- Be ethical (don’t pry into stuff you don’t need to, carry out unjustifiable tasks/exercises – fundamentally, don’t be a dick)
However, since our target audience might be at even greater risk of experiencing emotional distress, we go beyond this; to avoid harm and behave ethically.
How do you do trauma informed design?
Trauma-informed approaches are hardly new in the domain of social work, and our charity partners bring along a wealth of experience with this. However, applying these concepts into digital research and design is a relatively new field, although there are some fantastic pioneers, as can be seen in the work of Chayn and Sarah Fathallah.
In a nutshell, to ‘do’ Trauma-Informed Design means designing for people in a way that recognises the trauma they have experienced, seeking to avoid exacerbating this trauma in the process of discovery and design, and creating solutions which could make a positive impact to their recovery.
There are practical things to do but it starts with always keeping trauma in mind.
In practice this means changing the record on the way we approach some boring-but-important parts of research and design, like how we deal with consent forms and recordings. The moment where we first introduce ourselves to research participants sets the tone on our working relationship with them, and thankfully, doing a better job of it also encourages us to think more creatively and makes it more enjoyable too.
Equalising the power balance
Normally in research, we hold all the cards and might appear aloof and unresponsive, even if we’re not ‘getting good stuff’ from a participant. Some of this is to do with ‘good science’ (wanting to have a consistent, repeatable process; having professional-looking data to show to our bosses; and looking like we know what we’re doing), but we could be undermining the trust we’re trying to build, and actually screwing up our results in the process.
First of all – we should show participants all the cards: what we’re there to do, what we’re trying to find out about/design, how long the whole project’s going on for, and what we can’t or won’t do.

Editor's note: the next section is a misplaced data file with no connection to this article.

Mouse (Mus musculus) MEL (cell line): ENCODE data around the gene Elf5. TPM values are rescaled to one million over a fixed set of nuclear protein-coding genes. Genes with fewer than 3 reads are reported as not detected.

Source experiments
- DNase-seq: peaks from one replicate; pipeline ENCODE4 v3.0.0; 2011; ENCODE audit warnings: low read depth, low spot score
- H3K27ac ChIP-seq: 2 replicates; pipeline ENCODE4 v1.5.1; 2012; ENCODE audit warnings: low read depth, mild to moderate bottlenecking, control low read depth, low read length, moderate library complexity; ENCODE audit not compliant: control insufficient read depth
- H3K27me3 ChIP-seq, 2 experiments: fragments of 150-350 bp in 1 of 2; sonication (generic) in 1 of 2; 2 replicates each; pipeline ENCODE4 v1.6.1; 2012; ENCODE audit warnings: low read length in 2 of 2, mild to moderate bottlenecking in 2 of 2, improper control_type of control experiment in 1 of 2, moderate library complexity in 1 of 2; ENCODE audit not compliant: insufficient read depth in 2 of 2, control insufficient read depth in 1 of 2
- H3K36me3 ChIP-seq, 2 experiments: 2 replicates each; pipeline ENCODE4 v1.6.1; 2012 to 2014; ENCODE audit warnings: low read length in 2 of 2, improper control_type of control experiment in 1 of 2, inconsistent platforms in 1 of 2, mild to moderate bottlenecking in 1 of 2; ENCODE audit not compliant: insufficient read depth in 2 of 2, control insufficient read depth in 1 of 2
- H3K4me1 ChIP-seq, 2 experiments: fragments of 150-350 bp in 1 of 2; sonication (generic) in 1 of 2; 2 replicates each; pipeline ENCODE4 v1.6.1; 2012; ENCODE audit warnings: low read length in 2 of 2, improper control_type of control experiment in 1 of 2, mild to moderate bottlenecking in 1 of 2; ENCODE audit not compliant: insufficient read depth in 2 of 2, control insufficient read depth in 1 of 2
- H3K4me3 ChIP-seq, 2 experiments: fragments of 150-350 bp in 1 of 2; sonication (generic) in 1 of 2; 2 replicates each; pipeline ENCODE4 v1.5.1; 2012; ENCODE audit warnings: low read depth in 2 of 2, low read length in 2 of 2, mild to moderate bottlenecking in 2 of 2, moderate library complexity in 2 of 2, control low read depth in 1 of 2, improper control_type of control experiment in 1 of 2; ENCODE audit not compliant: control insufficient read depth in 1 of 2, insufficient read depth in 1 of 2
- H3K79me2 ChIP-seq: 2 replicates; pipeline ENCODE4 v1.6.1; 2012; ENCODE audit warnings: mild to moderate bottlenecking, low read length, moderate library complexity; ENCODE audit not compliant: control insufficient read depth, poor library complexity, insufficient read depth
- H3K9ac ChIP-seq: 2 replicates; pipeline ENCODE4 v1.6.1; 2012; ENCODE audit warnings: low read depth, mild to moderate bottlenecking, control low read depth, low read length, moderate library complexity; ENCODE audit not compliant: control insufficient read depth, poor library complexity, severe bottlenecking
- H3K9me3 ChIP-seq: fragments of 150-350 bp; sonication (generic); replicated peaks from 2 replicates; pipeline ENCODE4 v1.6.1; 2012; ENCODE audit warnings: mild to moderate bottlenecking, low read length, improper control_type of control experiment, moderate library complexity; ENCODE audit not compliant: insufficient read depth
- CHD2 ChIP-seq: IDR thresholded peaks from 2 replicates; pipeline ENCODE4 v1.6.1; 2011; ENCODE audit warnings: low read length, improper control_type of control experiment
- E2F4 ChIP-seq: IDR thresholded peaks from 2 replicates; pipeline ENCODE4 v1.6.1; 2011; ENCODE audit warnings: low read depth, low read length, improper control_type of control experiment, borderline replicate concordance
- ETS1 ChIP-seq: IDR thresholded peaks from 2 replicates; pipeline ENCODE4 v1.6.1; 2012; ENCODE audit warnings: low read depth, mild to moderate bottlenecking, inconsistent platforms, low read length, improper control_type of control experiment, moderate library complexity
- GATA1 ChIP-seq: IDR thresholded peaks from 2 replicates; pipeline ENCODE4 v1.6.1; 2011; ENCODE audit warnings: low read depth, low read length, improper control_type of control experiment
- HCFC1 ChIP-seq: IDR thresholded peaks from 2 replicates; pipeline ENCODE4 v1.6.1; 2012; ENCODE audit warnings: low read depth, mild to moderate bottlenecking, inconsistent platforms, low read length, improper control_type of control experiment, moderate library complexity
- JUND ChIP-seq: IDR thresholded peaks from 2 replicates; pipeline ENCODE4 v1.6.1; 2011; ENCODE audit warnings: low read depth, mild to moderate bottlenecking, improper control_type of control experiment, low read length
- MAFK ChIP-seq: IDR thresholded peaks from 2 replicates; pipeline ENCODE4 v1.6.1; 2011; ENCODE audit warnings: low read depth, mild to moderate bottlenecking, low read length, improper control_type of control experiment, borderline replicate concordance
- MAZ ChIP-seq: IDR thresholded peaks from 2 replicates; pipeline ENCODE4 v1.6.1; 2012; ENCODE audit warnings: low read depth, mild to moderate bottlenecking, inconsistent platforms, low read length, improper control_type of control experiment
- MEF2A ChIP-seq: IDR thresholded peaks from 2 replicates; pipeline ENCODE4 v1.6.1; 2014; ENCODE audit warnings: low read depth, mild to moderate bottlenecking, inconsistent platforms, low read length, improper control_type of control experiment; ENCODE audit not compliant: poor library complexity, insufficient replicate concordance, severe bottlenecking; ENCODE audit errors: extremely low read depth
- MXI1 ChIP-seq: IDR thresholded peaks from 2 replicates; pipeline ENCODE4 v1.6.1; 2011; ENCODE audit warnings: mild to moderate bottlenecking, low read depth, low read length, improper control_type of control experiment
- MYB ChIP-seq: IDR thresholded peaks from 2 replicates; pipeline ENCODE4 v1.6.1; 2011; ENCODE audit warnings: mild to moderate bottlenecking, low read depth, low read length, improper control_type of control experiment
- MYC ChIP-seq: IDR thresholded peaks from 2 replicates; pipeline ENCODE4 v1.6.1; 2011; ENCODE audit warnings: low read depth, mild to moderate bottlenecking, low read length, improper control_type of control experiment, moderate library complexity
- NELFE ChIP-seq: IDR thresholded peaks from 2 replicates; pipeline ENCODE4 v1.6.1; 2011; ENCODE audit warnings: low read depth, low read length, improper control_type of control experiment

Change your attitude and it’ll change the research – participants need to be partners not ‘material’ or a ‘sample’. We need to think about how we can let a participant into the driving seat during research. Sometimes this is by empowering them with the right tools and methods to express themselves fully, but it might also mean that they get to rip up our carefully-planned-out structure and take the conversation or workshop off in a new direction. And that’s ok.
Give yourself enough time
With limited resources, it’s tempting to shove in a load of research sessions into a day. If we do that, the corners we cut are more likely to be the space that allows our participants to manage their emotions, to suggest new avenues of inquiry we hadn’t considered, and to ask important questions about how they will be treated during the work.
It’s better to assume things might take longer than planned, and make space between sessions in case they overrun. This has the additional benefit of us being able to decompress between sessions too – especially important for our own wellbeing if we’re covering sensitive topics.